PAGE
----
Doing More, Better: Security in LoRa Technology
By Marc Pegulu, Vice President Wireless LoRa and IoT, Wireless and Sensing Products Group
This week, more than 40,000 people arrived in the San Francisco Bay Area RSA 2019. As one of the most well-known, well-attended and most influential security conferences globally, RSA is prime to have today’s current pulse on all things security. In years past, cyber security has been a key topic of interest — and with the recent GDPR regulation — increasingly we’re witnessing organizations adopt new practices. This year’s show theme was Better. As mentioned on the conference website: “Which means working hard to find better solutions. Making better connections with peers from around the world. And keeping the digital world safe so everyone can get on with making the real world a better place.”
It’s this topic that plays well into the Semtech conversation. Semtech is committed to making the world a better place, using technology to achieve that, and helping people deliver better services, deployments or offerings to their customers globally. When looking at connectivity for smart applications — such as lighting, gas metering, water metering or building management — having the correct, secure wireless protocol is king.
In collaboration with the LoRa Alliance™, Semtech’s expansive roster of customers deliver LoRa-based highly secure sensors for these smart home applications leveraging the LoRaWAN, low-power wide area network (LPWAN) network. As you may be familiar, the LoRaWAN™ open protocol is a standardized system, ensuring streamlined implementation that is easily interoperable with companies such as telecommunication operators, IoT solution providers and applications. In fact, chances are there is a LoRa-enabled sensor in your home and you’re running the application data to / from the LoRaWAN network.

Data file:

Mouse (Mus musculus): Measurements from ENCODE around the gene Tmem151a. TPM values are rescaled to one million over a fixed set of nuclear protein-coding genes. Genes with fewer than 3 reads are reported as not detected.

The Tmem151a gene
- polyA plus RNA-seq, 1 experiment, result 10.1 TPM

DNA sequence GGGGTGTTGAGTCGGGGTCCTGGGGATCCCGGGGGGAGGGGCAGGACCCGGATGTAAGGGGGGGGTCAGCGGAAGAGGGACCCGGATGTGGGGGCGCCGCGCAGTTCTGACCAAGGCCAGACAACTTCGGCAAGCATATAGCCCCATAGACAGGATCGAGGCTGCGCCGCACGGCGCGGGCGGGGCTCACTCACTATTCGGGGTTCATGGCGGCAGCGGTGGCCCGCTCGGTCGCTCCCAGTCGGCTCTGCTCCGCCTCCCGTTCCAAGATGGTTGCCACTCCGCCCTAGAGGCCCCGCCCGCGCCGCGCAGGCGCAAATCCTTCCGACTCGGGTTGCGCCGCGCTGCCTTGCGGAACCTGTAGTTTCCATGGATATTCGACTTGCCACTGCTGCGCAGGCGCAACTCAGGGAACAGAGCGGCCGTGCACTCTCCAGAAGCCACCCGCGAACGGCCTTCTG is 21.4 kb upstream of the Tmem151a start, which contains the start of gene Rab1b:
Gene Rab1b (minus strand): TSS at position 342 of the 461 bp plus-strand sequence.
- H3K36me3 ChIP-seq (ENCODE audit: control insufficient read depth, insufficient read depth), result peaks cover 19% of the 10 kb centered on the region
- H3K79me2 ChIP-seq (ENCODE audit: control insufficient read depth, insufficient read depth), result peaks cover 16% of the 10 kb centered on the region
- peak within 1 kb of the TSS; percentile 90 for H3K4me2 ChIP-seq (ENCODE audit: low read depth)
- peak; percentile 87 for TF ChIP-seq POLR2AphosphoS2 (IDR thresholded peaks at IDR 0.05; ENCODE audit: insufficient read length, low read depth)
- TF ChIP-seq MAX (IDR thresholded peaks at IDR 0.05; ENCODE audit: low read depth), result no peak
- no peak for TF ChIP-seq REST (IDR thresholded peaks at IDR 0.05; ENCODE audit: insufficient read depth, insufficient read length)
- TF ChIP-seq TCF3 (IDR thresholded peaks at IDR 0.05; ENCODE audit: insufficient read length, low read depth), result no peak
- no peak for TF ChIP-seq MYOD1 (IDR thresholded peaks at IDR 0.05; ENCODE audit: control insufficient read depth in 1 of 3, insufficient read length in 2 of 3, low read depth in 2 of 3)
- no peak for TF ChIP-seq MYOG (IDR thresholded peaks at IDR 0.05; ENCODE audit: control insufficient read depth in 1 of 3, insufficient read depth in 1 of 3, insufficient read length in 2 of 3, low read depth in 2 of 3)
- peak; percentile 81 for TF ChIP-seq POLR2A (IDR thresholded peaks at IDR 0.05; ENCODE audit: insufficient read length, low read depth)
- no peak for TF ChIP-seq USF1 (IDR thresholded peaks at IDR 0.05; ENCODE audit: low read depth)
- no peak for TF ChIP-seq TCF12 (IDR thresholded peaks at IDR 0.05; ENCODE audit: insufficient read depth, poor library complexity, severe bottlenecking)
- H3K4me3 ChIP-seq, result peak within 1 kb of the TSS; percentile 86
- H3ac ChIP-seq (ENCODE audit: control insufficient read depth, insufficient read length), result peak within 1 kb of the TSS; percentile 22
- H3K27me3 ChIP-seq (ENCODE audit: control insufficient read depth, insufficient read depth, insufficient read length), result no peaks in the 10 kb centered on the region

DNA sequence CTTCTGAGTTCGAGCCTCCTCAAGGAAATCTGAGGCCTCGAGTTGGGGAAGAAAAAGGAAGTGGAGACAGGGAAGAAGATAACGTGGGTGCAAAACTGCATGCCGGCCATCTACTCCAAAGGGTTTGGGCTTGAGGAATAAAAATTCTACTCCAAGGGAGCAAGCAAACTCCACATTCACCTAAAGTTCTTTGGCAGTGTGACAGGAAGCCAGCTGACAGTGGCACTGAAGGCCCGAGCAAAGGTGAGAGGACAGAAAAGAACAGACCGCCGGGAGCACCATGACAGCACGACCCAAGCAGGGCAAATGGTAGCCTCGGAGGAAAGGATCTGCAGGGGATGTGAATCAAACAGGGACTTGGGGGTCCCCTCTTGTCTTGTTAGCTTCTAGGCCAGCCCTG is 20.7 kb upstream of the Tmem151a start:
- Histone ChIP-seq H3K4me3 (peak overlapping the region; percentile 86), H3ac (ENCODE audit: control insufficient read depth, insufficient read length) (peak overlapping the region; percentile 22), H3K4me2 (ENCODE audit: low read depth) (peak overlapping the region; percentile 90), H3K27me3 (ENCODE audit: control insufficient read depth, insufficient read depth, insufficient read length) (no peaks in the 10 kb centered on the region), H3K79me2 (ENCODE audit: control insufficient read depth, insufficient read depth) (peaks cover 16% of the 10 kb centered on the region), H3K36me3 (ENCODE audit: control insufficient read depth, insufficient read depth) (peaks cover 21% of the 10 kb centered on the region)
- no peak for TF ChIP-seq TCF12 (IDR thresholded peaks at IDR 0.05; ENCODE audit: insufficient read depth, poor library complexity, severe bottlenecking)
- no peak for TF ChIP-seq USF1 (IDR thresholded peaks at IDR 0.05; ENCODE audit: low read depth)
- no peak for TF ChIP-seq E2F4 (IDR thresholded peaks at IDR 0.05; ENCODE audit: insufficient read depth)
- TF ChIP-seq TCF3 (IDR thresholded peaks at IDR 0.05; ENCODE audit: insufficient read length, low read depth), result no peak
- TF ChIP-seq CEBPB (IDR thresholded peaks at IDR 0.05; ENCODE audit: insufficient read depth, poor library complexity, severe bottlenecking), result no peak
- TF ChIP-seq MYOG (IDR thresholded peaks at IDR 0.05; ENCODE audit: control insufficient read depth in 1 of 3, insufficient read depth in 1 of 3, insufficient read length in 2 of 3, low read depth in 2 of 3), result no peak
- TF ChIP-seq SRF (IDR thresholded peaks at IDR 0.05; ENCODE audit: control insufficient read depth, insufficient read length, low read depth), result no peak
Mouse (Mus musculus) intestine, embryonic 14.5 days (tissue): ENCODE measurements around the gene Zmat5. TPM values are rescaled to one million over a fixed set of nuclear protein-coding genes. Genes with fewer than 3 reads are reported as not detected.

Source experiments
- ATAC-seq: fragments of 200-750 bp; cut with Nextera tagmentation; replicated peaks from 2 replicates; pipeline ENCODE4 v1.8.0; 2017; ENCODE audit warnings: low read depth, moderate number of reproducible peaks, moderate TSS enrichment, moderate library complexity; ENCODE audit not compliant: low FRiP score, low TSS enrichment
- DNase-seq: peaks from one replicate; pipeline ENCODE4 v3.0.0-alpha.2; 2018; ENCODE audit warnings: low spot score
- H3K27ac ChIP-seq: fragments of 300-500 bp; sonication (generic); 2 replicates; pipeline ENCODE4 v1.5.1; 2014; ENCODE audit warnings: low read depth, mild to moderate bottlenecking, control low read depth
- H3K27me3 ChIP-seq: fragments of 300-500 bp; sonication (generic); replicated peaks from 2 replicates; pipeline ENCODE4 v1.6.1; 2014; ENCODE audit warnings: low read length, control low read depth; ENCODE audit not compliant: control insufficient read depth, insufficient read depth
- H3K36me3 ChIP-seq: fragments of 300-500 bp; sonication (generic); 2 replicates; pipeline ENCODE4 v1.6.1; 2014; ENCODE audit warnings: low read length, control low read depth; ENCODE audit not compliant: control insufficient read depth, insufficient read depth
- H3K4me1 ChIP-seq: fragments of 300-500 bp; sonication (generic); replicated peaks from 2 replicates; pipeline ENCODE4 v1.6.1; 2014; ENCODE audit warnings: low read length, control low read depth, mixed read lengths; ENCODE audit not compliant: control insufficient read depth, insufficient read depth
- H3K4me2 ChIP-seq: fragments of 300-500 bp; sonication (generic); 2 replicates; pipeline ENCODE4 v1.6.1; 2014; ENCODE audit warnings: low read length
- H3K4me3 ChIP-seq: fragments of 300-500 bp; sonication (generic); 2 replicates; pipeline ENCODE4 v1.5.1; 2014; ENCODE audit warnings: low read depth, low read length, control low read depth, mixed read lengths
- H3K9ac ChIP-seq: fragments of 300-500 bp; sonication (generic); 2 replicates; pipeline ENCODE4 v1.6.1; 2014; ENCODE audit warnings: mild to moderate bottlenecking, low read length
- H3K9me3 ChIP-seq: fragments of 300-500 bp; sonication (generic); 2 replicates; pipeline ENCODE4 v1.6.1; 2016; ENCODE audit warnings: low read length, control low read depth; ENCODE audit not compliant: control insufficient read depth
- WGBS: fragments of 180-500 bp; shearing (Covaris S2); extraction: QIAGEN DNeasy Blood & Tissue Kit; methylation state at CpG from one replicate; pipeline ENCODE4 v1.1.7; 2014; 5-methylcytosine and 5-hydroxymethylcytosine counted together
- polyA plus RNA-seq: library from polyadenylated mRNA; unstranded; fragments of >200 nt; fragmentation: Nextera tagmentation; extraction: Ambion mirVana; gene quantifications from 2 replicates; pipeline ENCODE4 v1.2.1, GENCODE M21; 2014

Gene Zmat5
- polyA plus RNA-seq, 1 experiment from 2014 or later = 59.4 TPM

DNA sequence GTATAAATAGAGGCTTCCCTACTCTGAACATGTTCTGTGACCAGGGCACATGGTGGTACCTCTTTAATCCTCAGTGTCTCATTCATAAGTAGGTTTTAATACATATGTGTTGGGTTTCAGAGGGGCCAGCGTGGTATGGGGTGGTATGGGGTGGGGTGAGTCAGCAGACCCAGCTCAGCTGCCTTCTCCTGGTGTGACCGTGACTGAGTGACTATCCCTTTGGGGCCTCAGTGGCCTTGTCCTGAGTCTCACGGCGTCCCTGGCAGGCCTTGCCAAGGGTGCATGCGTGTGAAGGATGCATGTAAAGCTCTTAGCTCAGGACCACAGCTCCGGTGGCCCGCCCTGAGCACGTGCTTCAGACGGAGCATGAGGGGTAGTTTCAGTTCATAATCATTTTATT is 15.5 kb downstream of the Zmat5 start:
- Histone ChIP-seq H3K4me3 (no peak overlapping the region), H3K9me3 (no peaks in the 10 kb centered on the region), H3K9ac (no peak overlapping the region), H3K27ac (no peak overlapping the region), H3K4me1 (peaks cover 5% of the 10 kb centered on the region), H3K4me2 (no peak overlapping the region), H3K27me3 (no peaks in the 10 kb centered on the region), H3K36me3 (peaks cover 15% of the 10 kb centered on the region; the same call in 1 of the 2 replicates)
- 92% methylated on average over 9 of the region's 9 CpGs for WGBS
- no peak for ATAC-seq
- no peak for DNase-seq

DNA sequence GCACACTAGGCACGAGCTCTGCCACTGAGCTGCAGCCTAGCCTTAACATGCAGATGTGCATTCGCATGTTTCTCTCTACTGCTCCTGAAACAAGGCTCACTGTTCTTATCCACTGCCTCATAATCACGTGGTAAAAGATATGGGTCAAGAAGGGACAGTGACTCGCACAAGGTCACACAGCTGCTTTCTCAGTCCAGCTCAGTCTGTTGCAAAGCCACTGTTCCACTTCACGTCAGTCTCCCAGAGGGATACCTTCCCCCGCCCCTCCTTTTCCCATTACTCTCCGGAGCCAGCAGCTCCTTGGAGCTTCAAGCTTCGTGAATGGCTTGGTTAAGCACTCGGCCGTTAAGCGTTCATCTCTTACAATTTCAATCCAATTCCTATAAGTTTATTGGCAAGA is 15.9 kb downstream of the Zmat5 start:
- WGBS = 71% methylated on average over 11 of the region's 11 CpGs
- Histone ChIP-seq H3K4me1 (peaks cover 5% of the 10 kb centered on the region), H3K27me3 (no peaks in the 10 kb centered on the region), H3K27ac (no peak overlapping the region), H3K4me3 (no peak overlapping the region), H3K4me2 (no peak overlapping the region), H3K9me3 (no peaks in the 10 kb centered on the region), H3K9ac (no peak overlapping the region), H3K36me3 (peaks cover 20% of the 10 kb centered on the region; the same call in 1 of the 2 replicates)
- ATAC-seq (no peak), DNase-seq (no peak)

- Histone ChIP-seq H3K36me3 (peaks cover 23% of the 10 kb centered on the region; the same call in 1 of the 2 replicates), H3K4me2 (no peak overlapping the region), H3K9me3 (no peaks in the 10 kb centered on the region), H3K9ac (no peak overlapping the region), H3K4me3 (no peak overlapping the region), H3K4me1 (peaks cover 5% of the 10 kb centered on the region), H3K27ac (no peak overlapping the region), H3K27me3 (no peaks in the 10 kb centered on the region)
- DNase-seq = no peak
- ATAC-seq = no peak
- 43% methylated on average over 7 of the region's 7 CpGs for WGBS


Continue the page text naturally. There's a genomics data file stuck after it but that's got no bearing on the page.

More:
Let’s talk more about its security.
Security doesn’t have to be a concern for our customers because LoRaWAN is a network technology that was designed from the outset to take security into account. While some may immediately think LPWAN is an easy target — offering low-cost, reliable connectivity over large distances — it’s not. To join a LoRaWAN-based network, each device must provide credentials that satisfy a network server that it is a legitimate user. Furthermore, the device must identify that it’s connected to the correct system. This ensures that only authorized and secure devices will be connected to authentic and secure networks.
Perhaps most important is that during the manufacturing process, each LoRaWAN-based device is personalized with a unique 128bit AES key, known in the protocol as the AppKey. The device also includes a globally unique identifier, DevEUI, that is based on the IEEE EUI64 address space. Each network has its own identifier that is based on a 24bit address range and managed by the LoRa Alliance.
What top trends and themes did you witness at RSA? How are these vendors doing better? How can we still be doing more, to be better?